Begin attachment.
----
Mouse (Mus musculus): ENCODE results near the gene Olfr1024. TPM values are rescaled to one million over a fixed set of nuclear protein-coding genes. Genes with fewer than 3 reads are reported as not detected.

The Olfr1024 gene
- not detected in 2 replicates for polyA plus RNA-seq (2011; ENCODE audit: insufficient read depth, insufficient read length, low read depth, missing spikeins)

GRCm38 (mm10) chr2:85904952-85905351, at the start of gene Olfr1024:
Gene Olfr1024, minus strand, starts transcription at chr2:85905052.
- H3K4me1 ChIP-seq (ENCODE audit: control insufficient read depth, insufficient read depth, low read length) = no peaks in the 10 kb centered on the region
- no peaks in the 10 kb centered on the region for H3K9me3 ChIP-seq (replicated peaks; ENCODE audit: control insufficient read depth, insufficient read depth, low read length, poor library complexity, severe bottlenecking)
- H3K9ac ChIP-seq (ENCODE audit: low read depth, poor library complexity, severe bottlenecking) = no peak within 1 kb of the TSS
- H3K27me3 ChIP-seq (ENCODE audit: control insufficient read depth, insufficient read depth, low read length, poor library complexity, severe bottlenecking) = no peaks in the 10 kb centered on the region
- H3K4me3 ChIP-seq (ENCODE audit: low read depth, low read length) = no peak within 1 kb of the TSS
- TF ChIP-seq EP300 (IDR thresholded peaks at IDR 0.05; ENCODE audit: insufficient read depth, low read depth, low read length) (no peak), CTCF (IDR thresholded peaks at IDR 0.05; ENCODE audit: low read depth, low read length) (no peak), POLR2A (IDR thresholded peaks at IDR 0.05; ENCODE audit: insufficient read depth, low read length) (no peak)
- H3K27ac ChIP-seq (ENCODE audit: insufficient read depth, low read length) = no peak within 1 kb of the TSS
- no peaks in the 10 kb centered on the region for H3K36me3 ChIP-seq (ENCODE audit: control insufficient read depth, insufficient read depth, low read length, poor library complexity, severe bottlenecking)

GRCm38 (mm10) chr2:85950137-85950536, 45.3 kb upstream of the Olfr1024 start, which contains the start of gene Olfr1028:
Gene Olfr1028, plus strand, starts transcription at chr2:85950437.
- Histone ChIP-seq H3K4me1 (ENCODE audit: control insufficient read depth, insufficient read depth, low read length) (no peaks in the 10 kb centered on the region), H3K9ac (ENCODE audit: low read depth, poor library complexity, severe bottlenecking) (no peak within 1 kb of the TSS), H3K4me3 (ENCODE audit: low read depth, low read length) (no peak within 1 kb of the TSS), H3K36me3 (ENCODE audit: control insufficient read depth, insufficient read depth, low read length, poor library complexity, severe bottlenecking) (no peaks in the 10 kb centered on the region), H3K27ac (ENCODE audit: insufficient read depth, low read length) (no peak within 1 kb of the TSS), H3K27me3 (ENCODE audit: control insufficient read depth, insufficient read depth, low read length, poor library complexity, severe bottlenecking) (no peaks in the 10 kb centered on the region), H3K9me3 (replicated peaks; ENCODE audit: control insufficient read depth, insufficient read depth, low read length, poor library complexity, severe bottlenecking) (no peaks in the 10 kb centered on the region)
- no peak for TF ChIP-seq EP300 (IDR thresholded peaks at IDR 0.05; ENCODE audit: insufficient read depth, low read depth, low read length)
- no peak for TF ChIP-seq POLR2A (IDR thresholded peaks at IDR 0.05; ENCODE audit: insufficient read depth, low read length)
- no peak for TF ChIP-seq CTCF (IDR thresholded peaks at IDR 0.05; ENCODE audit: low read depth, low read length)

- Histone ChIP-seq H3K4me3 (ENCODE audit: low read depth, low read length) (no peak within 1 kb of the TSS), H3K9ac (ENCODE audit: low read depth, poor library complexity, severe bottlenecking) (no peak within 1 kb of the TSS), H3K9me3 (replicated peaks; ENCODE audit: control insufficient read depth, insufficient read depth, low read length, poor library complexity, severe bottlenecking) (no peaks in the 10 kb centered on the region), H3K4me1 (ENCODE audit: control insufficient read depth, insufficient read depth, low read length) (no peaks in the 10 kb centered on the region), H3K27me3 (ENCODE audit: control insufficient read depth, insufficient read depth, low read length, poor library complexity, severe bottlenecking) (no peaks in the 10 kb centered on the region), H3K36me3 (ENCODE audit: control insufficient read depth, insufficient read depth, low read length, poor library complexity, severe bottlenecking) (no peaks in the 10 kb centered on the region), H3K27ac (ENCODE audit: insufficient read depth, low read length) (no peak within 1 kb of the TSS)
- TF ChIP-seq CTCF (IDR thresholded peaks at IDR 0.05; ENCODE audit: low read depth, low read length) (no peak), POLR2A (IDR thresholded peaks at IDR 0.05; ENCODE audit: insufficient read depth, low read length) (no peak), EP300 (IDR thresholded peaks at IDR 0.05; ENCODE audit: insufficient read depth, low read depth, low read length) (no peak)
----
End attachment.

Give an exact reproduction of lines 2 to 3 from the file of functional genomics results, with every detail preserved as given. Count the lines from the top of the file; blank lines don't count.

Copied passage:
The Olfr1024 gene
- not detected in 2 replicates for polyA plus RNA-seq (2011; ENCODE audit: insufficient read depth, insufficient read length, low read depth, missing spikeins)